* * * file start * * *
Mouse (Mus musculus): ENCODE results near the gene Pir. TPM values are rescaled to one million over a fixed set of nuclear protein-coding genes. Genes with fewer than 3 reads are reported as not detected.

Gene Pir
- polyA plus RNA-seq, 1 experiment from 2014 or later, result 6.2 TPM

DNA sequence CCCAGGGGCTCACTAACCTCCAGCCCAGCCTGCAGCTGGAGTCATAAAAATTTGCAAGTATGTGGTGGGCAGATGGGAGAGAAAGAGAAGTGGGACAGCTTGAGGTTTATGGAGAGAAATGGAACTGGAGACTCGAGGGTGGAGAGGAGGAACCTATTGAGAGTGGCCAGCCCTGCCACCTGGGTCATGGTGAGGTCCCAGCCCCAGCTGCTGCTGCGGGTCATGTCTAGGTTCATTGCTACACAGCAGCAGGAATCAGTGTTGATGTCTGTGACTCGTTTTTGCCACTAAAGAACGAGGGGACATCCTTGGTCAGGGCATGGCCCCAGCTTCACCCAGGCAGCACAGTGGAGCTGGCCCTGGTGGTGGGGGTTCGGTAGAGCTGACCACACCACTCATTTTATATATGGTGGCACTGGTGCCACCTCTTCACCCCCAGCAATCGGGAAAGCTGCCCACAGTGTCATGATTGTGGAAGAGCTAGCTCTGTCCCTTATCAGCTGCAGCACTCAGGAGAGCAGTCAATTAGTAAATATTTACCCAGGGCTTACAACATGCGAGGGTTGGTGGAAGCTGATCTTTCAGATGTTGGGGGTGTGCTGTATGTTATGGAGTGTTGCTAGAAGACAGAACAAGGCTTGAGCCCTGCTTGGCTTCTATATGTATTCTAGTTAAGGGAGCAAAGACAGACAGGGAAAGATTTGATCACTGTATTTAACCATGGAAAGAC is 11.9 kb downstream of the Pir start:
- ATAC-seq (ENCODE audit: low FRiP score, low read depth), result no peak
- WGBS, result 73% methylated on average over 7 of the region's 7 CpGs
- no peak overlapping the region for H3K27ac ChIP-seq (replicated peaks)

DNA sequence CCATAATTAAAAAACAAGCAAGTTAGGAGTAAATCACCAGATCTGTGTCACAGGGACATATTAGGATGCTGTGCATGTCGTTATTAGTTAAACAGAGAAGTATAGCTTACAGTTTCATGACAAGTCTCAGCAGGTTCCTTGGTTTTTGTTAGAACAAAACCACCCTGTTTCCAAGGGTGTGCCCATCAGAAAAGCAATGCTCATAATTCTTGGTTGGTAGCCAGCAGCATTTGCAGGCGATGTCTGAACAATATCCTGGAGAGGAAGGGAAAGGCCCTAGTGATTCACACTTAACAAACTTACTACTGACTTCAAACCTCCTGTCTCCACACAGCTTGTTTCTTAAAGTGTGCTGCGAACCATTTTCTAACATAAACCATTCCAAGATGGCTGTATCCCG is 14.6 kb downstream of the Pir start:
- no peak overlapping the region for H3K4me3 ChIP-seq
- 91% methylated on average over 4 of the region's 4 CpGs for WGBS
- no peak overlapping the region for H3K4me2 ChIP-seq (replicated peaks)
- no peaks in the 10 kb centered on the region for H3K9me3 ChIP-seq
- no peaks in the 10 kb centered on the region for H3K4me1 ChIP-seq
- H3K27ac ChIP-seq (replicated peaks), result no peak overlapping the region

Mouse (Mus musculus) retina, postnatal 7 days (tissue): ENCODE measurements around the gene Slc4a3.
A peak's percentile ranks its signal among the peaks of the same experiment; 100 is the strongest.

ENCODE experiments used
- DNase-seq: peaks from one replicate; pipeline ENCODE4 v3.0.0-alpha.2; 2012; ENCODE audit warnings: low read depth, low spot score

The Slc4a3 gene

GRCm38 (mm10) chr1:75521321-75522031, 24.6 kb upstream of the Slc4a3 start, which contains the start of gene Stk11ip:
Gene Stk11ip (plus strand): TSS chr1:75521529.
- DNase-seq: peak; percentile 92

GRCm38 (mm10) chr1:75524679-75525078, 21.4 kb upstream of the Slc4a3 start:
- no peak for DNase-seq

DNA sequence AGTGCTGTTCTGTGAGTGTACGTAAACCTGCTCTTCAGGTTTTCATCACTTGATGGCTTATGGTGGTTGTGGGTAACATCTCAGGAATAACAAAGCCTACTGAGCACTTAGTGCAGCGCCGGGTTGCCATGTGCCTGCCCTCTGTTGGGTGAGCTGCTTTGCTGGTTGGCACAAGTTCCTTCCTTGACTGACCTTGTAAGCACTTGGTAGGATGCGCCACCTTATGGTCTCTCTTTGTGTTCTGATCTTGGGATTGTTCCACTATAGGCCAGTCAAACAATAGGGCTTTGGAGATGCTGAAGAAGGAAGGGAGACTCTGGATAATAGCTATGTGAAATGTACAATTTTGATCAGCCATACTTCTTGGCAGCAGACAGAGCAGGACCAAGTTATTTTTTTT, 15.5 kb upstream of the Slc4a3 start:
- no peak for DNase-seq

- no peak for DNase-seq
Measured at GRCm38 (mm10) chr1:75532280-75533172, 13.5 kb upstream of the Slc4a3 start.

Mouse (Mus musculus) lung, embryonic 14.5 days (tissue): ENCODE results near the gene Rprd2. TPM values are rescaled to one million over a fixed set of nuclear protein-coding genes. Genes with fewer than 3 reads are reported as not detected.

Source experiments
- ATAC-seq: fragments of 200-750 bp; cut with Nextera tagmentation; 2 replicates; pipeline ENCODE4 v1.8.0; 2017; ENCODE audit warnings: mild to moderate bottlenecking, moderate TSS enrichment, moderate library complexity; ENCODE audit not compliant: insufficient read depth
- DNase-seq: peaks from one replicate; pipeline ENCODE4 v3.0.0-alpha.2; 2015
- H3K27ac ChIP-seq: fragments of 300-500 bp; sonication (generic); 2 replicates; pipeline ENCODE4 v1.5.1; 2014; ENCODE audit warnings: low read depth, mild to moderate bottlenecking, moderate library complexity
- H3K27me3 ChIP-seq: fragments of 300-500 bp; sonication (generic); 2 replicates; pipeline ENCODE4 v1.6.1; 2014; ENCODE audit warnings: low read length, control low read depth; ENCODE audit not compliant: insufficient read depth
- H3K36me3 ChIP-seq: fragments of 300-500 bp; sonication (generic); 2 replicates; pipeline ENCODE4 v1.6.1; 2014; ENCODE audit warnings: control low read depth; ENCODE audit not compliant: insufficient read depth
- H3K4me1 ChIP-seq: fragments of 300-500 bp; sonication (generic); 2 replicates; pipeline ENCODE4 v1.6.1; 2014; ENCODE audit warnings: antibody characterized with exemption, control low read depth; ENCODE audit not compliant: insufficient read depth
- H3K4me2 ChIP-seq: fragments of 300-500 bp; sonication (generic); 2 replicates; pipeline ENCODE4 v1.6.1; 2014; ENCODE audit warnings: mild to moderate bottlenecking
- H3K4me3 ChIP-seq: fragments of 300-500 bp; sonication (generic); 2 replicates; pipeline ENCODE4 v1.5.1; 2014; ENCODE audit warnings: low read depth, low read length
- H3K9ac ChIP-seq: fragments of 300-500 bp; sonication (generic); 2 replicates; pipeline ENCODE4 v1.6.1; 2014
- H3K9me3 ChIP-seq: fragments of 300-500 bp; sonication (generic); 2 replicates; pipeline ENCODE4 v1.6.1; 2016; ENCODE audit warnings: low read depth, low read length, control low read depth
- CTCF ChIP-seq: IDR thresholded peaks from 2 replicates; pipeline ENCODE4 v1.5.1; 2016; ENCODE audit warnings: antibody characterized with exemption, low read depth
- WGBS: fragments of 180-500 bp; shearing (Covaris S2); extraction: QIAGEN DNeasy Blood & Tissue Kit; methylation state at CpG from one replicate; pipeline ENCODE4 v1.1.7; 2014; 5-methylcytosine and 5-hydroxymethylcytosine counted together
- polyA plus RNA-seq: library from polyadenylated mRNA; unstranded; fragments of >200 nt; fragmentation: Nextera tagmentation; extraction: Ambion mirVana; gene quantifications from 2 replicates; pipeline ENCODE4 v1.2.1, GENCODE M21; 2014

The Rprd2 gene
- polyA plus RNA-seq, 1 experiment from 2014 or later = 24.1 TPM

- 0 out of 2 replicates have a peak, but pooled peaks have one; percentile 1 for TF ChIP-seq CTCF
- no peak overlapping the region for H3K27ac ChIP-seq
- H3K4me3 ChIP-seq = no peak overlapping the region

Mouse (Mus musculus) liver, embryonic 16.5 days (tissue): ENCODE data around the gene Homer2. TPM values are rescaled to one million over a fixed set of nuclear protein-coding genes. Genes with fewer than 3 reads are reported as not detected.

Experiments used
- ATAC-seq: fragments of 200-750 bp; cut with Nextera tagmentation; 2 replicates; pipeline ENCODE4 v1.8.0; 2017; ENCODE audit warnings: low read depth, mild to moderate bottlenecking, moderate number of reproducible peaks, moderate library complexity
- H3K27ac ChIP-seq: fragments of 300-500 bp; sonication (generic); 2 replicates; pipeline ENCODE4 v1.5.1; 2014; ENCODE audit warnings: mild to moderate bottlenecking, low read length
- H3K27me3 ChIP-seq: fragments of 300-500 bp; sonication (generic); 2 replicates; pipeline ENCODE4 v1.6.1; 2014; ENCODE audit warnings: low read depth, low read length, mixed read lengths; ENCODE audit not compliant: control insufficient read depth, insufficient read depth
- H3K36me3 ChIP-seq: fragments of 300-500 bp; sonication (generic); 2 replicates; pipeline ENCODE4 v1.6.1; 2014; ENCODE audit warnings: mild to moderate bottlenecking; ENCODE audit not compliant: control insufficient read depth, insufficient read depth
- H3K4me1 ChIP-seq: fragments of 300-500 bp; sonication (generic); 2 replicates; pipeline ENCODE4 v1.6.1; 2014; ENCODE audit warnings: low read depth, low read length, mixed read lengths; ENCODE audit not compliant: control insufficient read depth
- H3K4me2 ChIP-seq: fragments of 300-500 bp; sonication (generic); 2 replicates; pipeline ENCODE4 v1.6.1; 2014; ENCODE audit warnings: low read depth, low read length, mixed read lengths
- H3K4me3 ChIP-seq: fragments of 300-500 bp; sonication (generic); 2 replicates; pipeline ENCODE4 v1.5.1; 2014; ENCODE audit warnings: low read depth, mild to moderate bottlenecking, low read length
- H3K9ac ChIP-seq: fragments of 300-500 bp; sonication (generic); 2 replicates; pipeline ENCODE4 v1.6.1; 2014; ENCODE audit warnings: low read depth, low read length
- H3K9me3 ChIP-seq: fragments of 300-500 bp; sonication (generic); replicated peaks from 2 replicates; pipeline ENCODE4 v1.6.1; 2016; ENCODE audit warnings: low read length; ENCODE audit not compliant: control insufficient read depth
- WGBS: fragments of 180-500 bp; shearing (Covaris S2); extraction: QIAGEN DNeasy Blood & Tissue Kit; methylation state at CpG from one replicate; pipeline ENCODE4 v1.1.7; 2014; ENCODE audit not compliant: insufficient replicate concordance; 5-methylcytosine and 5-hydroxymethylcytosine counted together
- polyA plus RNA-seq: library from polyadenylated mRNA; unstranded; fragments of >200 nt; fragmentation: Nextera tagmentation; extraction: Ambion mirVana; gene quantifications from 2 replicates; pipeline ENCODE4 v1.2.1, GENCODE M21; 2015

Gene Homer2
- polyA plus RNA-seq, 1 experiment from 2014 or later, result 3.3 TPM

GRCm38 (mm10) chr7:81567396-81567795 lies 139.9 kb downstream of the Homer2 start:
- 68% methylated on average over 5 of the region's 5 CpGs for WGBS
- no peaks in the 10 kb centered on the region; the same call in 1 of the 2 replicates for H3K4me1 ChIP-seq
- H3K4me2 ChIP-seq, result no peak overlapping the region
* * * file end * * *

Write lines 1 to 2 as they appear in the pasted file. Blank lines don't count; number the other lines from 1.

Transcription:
Mouse (Mus musculus): ENCODE results near the gene Pir. TPM values are rescaled to one million over a fixed set of nuclear protein-coding genes. Genes with fewer than 3 reads are reported as not detected.

Gene Pir